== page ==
NEW YORK, May 1, 2012 /PRNewswire via COMTEX/ — Written Comments to FDA Advisory Committee Cite Compelling Evidence for PrEP and Urgent Need for Every Available Tool to End AIDS
In public comments submitted this week, a group of 14 leading HIV/AIDS and health organizations stated their support for Food and Drug Administration (FDA) approval of emtricitabine/ tenofovir disoproxil fumarate (TDF/FTC or Truvada®) as pre-exposure prophylaxis (PrEP) to prevent HIV infection in adult men and women. Their comments, submitted in advance of a May 10 FDA Advisory Committee meeting, pointed to compelling evidence on the efficacy of TDF/FTC as PrEP and highlighted the unique potential of this intervention to help slow the HIV epidemic in the U.S.
With PrEP, HIV-negative individuals who are at risk for HIV take anti-HIV medications in order to reduce their chances of becoming infected if exposed to the virus. At the May 10 hearing, the FDA will consider data from clinical trials showing that TDF/FTC reduced the risk of sexual transmission of HIV in populations including men who have sex with men (MSM) and heterosexual women and men.
"The U.S. and international AIDS community overwhelmingly supports FDA’s priority review of this potentially game-changing new tool to prevent HIV," said Mitchell Warren, executive director of AVAC. "The evidence is increasingly clear that daily PrEP can help reduce HIV risk in women and men who take it consistently as prescribed. While no single tool will be enough to stop the spread of HIV, PrEP could be a vital part of a comprehensive, global strategy to end the AIDS epidemic."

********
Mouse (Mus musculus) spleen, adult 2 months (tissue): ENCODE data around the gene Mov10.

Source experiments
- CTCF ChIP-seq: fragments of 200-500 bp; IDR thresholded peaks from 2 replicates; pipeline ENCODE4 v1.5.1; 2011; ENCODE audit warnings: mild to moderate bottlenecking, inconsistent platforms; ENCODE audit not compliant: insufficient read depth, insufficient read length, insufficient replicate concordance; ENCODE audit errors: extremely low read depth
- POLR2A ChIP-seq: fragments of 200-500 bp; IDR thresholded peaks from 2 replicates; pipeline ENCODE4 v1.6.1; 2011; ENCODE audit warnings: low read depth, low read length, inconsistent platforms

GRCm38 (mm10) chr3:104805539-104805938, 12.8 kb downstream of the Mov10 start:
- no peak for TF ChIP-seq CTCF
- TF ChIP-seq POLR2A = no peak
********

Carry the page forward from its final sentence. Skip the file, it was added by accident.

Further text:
Despite some progress in reducing HIV incidence using other available methods, approximately 50,000 people become newly infected with HIV every year in the United States, and 2.6 million people were newly infected with HIV worldwide in 2010. Globally, half of all people infected with HIV are women and girls. In the United States, HIV infection continues to take a disproportionate toll on African Americans and Latinos; MSM, including transgender individuals; and the poor. Driving down HIV infection rates is a primary objective of the U.S. National HIV/AIDS Strategy, and is at the core of global efforts to end the AIDS epidemic.
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